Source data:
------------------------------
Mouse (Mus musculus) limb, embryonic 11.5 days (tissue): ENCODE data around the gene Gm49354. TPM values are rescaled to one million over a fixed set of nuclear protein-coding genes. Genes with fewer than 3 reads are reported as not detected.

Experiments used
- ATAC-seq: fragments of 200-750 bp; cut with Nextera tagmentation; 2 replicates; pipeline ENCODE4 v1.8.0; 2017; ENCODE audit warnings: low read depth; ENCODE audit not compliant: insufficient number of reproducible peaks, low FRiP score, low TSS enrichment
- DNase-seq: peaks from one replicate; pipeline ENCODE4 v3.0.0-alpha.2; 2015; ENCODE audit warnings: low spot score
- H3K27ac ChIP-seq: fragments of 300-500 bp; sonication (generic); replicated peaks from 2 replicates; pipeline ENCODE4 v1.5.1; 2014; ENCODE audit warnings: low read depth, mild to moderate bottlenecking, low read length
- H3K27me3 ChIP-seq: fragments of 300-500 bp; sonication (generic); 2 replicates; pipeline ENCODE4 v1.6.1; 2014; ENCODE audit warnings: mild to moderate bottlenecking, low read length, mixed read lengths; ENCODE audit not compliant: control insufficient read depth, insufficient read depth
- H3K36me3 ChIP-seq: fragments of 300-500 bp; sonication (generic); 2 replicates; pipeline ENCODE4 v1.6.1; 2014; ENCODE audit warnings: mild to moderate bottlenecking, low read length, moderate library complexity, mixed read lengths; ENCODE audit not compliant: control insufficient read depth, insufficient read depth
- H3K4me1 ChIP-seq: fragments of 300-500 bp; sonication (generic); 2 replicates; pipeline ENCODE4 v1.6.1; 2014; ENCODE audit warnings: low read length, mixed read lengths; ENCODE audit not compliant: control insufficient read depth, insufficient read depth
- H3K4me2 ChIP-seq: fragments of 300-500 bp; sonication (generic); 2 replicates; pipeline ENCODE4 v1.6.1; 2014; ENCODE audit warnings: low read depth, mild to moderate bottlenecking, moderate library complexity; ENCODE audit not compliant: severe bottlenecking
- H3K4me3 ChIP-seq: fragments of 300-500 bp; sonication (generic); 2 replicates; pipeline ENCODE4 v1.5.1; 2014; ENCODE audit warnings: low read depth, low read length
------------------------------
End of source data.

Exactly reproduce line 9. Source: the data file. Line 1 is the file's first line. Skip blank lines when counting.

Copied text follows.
- H3K4me2 ChIP-seq: fragments of 300-500 bp; sonication (generic); 2 replicates; pipeline ENCODE4 v1.6.1; 2014; ENCODE audit warnings: low read depth, mild to moderate bottlenecking, moderate library complexity; ENCODE audit not compliant: severe bottlenecking